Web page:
The July Economic Update is out! The Minnesota Department of Finance issues these updates quarterly, to give the public a sense of whether state finances are turning out as predicted. A note of caution: this is just an update on revenues. It does not give new expenditure projections for the coming budget biennium. That will be given in the November forecast. The November forecast will provide the revenue and expenditure numbers which will serve as the starting point for the 2009 Legislative Session’s budgeting.
The good news (see MPR’s coverage too): Net receipts for Fiscal Year 2008 are up $389 million (2.5% more) than what the February 2008 Forecast predicted. This is mainly due to higher than expected income tax and corporate tax receipts.
The bad news: The economic outlook for Fiscal Year 2009 has worsened. The February 2008 forecast’s economic predictions for 2009 have turned out to be too optimistic: the economic slowdown is now expected to last through early 2009. A major factor behind the downward revision in the economic outlook is record oil prices. Global Insight, the consulting firm which provided the economic modeling for the state had predicted in February that oil prices would drop to $73 a barrel at the end of 2008. Global Insight now believes oil prices will peak at $160 a barrel which will harm the economy. This could spell higher projected deficits for the upcoming biennium – but we won’t know until the November forecast.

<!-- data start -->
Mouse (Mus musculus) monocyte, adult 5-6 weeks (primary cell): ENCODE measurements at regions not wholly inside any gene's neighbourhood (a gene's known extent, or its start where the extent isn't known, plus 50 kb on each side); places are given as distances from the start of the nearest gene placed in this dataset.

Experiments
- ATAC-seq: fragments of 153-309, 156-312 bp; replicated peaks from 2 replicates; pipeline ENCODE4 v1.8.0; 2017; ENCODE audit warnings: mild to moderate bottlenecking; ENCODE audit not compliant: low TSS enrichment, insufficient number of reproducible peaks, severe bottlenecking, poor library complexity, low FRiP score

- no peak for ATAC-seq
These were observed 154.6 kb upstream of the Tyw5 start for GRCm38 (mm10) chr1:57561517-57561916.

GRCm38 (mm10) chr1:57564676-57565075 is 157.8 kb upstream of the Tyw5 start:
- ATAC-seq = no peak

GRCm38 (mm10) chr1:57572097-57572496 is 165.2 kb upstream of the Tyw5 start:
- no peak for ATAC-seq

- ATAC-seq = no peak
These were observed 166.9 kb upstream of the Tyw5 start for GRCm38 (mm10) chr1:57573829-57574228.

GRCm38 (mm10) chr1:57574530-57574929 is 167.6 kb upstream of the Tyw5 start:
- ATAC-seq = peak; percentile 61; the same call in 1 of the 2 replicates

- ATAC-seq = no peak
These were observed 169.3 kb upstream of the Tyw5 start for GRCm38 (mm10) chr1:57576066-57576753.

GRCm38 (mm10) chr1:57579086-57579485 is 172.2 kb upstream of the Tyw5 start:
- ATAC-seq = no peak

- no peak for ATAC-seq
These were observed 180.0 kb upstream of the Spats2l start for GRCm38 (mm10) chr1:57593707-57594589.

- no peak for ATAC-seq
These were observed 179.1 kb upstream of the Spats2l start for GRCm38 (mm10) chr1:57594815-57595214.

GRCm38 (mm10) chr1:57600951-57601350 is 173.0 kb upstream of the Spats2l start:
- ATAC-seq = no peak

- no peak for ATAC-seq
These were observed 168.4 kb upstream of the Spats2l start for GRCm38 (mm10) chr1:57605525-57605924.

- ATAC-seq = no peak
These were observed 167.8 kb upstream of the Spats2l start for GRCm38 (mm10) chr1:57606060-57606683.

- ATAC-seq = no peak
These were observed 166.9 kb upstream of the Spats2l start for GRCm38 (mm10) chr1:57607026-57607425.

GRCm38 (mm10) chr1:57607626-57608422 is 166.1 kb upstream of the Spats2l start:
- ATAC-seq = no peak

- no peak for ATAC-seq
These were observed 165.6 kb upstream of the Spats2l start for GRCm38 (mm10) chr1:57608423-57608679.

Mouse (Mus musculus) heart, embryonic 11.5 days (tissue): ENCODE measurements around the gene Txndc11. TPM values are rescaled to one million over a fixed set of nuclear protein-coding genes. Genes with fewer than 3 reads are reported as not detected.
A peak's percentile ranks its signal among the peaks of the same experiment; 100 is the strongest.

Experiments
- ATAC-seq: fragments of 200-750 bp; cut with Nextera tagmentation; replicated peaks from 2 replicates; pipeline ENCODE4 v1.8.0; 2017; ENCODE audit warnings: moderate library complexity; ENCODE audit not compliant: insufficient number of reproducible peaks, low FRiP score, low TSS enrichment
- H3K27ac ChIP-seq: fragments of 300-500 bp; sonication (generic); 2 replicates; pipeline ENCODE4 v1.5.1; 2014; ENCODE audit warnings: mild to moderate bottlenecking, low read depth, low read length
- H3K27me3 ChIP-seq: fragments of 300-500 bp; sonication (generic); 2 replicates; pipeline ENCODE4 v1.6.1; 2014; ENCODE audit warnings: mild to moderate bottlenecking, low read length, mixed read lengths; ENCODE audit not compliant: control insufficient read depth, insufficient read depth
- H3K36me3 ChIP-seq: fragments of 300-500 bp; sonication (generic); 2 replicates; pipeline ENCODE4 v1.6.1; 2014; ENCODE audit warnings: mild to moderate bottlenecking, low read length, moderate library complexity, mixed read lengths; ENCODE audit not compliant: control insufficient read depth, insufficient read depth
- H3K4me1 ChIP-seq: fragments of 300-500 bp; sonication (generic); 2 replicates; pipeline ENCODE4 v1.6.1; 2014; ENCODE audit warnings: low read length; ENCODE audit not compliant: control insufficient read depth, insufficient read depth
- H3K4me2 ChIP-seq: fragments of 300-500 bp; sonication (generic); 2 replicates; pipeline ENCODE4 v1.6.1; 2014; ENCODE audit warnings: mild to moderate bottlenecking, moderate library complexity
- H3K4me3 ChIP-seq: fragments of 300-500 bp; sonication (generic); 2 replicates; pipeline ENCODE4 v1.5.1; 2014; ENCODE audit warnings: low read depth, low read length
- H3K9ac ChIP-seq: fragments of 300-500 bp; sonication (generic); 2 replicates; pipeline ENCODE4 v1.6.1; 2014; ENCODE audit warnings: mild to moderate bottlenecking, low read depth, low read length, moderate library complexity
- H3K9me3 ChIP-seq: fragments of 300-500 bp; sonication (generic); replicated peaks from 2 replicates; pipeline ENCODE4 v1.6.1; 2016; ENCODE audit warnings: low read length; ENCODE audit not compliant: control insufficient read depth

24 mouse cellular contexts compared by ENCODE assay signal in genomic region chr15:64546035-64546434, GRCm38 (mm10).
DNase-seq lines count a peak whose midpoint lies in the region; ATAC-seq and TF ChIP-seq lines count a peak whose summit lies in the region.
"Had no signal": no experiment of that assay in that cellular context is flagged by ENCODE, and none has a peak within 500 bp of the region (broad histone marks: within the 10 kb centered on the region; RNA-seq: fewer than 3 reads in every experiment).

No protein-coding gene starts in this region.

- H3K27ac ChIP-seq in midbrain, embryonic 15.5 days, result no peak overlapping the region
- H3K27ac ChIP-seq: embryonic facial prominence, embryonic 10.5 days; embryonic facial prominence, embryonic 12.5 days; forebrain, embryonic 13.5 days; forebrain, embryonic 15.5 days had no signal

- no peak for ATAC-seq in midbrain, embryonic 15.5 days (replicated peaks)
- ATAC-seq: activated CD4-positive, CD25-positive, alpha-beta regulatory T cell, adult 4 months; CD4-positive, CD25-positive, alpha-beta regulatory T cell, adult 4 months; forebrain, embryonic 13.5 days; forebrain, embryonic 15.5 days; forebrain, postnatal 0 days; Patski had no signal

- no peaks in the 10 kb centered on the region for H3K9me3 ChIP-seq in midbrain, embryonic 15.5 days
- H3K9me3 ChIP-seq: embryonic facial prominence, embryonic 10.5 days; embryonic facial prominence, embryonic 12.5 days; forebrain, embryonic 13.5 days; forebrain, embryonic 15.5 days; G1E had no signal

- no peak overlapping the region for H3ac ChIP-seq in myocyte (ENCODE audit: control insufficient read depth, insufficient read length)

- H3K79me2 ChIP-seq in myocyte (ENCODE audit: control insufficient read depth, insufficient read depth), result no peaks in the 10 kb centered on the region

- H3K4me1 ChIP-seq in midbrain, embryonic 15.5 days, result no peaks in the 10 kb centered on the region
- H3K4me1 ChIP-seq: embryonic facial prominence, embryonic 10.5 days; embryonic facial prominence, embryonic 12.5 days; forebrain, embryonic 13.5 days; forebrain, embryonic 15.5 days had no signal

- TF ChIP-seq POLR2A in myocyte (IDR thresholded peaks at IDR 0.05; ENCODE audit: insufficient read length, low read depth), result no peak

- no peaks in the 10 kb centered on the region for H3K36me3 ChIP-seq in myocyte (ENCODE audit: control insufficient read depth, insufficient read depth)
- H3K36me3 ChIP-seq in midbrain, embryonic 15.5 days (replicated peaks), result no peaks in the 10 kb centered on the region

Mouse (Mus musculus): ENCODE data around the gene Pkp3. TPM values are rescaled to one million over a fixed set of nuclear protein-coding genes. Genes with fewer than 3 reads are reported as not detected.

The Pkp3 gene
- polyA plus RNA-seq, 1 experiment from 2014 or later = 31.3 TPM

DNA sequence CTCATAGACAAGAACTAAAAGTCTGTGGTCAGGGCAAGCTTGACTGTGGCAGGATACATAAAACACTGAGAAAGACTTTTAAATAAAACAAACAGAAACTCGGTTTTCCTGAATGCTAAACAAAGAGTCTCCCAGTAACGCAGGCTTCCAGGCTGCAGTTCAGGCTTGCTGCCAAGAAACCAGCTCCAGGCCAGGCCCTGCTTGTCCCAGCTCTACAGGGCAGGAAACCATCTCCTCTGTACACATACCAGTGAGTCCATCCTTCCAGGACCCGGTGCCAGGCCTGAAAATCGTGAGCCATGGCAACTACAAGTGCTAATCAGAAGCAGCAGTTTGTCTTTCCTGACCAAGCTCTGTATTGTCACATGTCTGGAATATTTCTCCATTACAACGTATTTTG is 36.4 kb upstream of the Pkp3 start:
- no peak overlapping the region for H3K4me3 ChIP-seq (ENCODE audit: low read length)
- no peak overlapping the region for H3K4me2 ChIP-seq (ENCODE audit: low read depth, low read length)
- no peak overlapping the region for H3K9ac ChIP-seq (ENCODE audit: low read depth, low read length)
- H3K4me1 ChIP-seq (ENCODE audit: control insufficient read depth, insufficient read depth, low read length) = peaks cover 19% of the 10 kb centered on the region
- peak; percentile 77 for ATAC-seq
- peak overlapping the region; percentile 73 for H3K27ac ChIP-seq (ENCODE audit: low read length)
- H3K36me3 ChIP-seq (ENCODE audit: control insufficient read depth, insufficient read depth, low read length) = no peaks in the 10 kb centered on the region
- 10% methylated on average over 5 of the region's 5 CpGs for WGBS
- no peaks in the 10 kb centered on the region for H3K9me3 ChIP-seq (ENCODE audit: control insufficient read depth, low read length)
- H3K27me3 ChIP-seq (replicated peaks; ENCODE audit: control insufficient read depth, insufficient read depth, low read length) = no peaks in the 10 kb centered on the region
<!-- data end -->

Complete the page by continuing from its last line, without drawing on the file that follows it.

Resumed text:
I won’t attempt to prognosticate (much) on the future of the national and state economy. The bulk of the $100 billion in federal tax rebates has been issued – those rebates will certainly have a positive effect on the economy, but it’s unlikely they will turn the ship around (and far more likely that rising oil and food prices will eat up much of the rebate money). National retail sales were disappointingly flat in June, after a small increase in May. On the home front, following the highest unemployment rate in 17 years, Minnesota’s unemployment rate fell slightly in June. Unfortunately, this was only because 16,000 people stopped looking for a job. So the wheel turns…